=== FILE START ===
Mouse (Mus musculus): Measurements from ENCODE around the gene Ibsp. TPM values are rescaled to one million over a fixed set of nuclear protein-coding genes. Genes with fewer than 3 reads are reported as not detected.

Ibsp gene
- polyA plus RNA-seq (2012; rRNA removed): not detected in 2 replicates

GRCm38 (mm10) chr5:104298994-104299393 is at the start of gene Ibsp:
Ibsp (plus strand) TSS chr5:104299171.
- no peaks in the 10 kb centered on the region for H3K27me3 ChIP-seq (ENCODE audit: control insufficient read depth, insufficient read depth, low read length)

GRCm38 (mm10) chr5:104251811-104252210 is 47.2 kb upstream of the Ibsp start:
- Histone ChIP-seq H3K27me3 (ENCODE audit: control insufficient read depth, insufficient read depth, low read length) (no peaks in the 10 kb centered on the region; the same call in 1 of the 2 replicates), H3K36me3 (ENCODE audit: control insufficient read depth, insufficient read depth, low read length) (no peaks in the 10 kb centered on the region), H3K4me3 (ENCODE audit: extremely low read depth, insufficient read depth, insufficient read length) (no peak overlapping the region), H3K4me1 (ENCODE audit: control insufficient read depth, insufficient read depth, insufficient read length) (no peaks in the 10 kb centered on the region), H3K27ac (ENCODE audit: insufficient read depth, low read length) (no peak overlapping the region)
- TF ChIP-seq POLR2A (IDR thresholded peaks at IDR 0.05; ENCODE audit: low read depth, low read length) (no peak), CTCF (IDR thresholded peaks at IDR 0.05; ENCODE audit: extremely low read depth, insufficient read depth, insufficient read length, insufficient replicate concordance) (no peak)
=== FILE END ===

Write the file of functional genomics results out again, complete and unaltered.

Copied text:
Mouse (Mus musculus): Measurements from ENCODE around the gene Ibsp. TPM values are rescaled to one million over a fixed set of nuclear protein-coding genes. Genes with fewer than 3 reads are reported as not detected.

Ibsp gene
- polyA plus RNA-seq (2012; rRNA removed): not detected in 2 replicates

GRCm38 (mm10) chr5:104298994-104299393 is at the start of gene Ibsp:
Ibsp (plus strand) TSS chr5:104299171.
- no peaks in the 10 kb centered on the region for H3K27me3 ChIP-seq (ENCODE audit: control insufficient read depth, insufficient read depth, low read length)

GRCm38 (mm10) chr5:104251811-104252210 is 47.2 kb upstream of the Ibsp start:
- Histone ChIP-seq H3K27me3 (ENCODE audit: control insufficient read depth, insufficient read depth, low read length) (no peaks in the 10 kb centered on the region; the same call in 1 of the 2 replicates), H3K36me3 (ENCODE audit: control insufficient read depth, insufficient read depth, low read length) (no peaks in the 10 kb centered on the region), H3K4me3 (ENCODE audit: extremely low read depth, insufficient read depth, insufficient read length) (no peak overlapping the region), H3K4me1 (ENCODE audit: control insufficient read depth, insufficient read depth, insufficient read length) (no peaks in the 10 kb centered on the region), H3K27ac (ENCODE audit: insufficient read depth, low read length) (no peak overlapping the region)
- TF ChIP-seq POLR2A (IDR thresholded peaks at IDR 0.05; ENCODE audit: low read depth, low read length) (no peak), CTCF (IDR thresholded peaks at IDR 0.05; ENCODE audit: extremely low read depth, insufficient read depth, insufficient read length, insufficient replicate concordance) (no peak)